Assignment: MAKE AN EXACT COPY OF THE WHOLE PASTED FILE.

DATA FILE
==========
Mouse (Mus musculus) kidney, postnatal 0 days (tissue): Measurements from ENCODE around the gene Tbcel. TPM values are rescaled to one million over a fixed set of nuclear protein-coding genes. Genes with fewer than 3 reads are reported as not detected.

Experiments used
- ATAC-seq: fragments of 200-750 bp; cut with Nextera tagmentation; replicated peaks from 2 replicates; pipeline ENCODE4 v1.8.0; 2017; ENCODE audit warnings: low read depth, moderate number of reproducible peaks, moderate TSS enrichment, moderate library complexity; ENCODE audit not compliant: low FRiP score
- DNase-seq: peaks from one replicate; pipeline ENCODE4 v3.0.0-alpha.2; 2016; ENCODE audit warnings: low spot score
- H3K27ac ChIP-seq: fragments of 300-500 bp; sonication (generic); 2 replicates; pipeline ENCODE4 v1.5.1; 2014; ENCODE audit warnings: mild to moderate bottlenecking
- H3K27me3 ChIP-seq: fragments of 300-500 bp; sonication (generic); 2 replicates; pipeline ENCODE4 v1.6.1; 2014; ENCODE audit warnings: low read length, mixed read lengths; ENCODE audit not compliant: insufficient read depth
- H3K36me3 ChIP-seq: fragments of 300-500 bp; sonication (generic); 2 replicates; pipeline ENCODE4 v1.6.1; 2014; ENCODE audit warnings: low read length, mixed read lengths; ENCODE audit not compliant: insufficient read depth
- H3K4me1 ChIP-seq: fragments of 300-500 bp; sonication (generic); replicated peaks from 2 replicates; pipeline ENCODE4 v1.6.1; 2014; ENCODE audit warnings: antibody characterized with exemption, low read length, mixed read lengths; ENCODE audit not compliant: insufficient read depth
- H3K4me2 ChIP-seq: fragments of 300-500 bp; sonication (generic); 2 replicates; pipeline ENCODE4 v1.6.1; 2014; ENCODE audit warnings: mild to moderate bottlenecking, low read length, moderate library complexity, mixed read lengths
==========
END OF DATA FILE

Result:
Mouse (Mus musculus) kidney, postnatal 0 days (tissue): Measurements from ENCODE around the gene Tbcel. TPM values are rescaled to one million over a fixed set of nuclear protein-coding genes. Genes with fewer than 3 reads are reported as not detected.

Experiments used
- ATAC-seq: fragments of 200-750 bp; cut with Nextera tagmentation; replicated peaks from 2 replicates; pipeline ENCODE4 v1.8.0; 2017; ENCODE audit warnings: low read depth, moderate number of reproducible peaks, moderate TSS enrichment, moderate library complexity; ENCODE audit not compliant: low FRiP score
- DNase-seq: peaks from one replicate; pipeline ENCODE4 v3.0.0-alpha.2; 2016; ENCODE audit warnings: low spot score
- H3K27ac ChIP-seq: fragments of 300-500 bp; sonication (generic); 2 replicates; pipeline ENCODE4 v1.5.1; 2014; ENCODE audit warnings: mild to moderate bottlenecking
- H3K27me3 ChIP-seq: fragments of 300-500 bp; sonication (generic); 2 replicates; pipeline ENCODE4 v1.6.1; 2014; ENCODE audit warnings: low read length, mixed read lengths; ENCODE audit not compliant: insufficient read depth
- H3K36me3 ChIP-seq: fragments of 300-500 bp; sonication (generic); 2 replicates; pipeline ENCODE4 v1.6.1; 2014; ENCODE audit warnings: low read length, mixed read lengths; ENCODE audit not compliant: insufficient read depth
- H3K4me1 ChIP-seq: fragments of 300-500 bp; sonication (generic); replicated peaks from 2 replicates; pipeline ENCODE4 v1.6.1; 2014; ENCODE audit warnings: antibody characterized with exemption, low read length, mixed read lengths; ENCODE audit not compliant: insufficient read depth
- H3K4me2 ChIP-seq: fragments of 300-500 bp; sonication (generic); 2 replicates; pipeline ENCODE4 v1.6.1; 2014; ENCODE audit warnings: mild to moderate bottlenecking, low read length, moderate library complexity, mixed read lengths